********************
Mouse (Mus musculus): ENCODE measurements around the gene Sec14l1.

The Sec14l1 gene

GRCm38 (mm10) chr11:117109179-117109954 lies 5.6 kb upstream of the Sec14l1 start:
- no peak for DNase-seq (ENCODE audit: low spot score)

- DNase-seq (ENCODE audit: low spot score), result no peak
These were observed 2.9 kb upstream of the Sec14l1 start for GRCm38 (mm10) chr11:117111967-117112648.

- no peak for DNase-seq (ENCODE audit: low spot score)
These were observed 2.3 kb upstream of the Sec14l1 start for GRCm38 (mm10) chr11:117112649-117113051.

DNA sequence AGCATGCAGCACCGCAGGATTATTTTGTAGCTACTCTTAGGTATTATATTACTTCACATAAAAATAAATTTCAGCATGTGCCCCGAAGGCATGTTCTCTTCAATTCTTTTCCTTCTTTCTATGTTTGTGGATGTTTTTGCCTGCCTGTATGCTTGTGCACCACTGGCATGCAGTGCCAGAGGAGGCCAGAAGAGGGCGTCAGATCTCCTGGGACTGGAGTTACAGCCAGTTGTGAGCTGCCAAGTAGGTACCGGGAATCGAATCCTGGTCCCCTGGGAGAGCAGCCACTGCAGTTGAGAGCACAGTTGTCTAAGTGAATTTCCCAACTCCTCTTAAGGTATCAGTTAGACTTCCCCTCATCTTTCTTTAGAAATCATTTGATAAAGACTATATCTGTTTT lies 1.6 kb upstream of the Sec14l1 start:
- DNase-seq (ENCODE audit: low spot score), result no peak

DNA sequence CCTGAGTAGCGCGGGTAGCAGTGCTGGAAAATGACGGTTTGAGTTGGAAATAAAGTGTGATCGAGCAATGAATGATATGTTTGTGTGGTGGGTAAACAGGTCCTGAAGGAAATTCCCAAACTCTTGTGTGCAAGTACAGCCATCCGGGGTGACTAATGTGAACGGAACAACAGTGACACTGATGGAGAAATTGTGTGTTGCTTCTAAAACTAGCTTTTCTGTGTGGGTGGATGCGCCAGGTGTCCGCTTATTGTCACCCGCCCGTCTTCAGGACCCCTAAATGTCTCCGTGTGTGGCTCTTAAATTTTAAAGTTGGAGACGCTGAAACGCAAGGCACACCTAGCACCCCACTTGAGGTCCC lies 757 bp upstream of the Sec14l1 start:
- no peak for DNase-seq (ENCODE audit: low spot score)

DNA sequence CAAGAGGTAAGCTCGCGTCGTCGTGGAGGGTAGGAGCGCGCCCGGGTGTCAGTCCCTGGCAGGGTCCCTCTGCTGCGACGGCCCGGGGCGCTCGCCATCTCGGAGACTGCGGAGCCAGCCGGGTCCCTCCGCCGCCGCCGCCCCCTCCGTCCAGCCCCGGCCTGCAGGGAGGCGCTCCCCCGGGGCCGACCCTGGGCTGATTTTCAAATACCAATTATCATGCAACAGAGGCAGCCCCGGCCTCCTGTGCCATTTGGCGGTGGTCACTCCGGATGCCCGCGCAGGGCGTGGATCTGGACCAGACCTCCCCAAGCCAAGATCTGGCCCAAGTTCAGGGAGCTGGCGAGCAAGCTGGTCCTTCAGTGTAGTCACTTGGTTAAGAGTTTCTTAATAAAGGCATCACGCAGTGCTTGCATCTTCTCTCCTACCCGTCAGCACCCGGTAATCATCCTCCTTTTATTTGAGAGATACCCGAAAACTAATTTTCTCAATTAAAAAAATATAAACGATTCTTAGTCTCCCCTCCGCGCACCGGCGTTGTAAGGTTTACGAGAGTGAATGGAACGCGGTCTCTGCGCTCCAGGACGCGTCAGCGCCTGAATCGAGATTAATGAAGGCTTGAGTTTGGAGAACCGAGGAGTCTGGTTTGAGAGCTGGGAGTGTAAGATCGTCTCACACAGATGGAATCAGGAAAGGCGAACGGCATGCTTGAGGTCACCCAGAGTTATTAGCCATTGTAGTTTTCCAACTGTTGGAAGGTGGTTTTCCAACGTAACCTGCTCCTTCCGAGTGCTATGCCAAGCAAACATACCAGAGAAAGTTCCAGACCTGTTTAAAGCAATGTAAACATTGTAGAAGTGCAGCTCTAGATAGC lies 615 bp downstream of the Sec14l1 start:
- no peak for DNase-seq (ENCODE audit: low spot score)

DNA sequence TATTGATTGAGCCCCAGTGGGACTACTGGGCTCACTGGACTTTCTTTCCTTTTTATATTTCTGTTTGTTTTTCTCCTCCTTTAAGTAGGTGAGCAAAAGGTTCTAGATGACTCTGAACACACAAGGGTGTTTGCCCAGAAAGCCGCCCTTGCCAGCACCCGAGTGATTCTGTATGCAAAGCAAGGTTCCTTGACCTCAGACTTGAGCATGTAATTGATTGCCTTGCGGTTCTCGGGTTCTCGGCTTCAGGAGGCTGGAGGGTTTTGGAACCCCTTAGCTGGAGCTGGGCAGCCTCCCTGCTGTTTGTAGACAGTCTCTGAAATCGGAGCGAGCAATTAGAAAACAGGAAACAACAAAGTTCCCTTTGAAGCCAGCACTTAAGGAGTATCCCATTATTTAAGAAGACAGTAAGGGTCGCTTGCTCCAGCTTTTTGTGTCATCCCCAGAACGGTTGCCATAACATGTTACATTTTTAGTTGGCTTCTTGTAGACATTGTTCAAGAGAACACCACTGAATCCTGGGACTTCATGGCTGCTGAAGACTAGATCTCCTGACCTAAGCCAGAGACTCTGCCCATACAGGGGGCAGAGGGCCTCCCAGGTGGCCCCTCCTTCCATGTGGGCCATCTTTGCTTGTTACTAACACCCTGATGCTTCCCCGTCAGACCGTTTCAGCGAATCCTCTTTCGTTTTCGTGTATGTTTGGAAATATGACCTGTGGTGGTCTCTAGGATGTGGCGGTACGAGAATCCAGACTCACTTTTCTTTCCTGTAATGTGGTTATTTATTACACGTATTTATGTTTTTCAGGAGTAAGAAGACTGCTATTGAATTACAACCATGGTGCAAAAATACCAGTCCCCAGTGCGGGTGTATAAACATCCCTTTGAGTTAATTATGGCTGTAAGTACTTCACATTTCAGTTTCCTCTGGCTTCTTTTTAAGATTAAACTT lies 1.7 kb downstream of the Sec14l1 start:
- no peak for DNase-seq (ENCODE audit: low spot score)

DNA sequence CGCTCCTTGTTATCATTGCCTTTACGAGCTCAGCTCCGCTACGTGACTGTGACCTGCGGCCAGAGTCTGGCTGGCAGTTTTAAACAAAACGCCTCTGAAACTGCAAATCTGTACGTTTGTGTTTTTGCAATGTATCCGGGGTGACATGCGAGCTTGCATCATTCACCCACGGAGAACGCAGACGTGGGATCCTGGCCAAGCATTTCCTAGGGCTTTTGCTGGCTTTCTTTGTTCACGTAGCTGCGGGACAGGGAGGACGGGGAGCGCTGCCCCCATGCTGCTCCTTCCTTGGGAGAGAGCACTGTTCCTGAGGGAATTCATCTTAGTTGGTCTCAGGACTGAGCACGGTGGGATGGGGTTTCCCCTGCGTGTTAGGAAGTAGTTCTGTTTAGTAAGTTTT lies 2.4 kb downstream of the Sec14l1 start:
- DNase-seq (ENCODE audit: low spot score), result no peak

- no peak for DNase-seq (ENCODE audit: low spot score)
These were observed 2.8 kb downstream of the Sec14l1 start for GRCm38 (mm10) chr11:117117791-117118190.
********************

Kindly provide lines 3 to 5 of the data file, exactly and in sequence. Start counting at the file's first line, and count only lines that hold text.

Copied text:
GRCm38 (mm10) chr11:117109179-117109954 lies 5.6 kb upstream of the Sec14l1 start:
- no peak for DNase-seq (ENCODE audit: low spot score)

- DNase-seq (ENCODE audit: low spot score), result no peak